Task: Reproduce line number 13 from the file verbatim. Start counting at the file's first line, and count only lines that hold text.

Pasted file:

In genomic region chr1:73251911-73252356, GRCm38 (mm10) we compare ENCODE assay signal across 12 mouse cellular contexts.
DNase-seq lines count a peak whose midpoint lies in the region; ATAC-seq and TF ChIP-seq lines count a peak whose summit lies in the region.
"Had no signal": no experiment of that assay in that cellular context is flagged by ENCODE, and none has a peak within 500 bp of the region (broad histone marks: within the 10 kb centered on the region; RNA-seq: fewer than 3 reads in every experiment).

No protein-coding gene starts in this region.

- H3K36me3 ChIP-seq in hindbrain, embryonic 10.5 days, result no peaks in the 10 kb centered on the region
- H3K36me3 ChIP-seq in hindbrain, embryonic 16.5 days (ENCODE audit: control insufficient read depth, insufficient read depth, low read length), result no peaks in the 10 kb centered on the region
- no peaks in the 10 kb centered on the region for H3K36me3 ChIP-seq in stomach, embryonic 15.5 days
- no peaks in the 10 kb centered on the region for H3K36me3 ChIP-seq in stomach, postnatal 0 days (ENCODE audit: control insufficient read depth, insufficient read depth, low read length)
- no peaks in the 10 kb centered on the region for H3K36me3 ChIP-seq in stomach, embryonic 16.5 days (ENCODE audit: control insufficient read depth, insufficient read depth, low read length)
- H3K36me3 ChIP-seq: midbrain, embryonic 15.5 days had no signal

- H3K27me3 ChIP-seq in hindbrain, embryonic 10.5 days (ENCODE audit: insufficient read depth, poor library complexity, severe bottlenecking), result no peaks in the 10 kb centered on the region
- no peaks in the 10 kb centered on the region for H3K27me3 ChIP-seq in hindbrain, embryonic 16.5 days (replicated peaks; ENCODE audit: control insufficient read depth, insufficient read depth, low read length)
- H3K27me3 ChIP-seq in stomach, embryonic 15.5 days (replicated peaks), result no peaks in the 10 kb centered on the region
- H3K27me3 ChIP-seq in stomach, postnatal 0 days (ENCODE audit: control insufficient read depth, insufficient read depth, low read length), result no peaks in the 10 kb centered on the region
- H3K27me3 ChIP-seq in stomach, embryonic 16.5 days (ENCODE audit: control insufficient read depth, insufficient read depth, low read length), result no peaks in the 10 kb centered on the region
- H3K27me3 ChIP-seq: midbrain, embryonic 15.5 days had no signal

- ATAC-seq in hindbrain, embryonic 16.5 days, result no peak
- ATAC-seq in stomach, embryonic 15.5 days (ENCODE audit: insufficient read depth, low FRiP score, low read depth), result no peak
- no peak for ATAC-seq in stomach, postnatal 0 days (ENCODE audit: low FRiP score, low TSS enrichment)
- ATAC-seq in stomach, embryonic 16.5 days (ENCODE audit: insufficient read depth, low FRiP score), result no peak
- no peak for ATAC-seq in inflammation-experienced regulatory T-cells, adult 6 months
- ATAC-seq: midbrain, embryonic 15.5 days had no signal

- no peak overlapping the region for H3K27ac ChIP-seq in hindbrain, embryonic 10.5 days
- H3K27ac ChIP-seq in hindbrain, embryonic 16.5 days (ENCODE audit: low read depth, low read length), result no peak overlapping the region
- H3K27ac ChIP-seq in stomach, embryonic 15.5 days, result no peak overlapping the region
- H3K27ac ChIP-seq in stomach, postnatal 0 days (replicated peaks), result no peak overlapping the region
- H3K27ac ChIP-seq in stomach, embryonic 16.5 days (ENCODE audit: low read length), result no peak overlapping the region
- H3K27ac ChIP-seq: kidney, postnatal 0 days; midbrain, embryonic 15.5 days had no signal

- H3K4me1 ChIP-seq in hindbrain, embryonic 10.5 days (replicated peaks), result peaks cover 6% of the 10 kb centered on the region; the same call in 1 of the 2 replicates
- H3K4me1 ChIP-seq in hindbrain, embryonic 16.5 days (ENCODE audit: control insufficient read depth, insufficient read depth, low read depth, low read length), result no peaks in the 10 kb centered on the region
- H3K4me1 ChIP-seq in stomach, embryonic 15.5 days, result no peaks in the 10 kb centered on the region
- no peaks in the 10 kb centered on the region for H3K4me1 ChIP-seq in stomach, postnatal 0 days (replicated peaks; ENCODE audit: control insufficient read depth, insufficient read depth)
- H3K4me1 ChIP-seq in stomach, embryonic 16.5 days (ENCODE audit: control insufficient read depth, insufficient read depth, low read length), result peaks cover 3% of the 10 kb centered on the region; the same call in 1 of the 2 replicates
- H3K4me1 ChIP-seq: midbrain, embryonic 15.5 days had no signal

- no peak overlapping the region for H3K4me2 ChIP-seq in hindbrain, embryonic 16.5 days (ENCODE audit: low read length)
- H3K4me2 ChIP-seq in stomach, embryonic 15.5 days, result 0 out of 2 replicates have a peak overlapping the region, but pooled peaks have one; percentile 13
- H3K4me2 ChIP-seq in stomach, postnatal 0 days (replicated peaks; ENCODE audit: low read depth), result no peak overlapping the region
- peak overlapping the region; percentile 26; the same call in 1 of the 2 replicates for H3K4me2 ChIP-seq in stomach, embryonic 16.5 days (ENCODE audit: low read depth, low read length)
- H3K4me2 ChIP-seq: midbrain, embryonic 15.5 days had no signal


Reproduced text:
- H3K27me3 ChIP-seq in stomach, embryonic 15.5 days (replicated peaks), result no peaks in the 10 kb centered on the region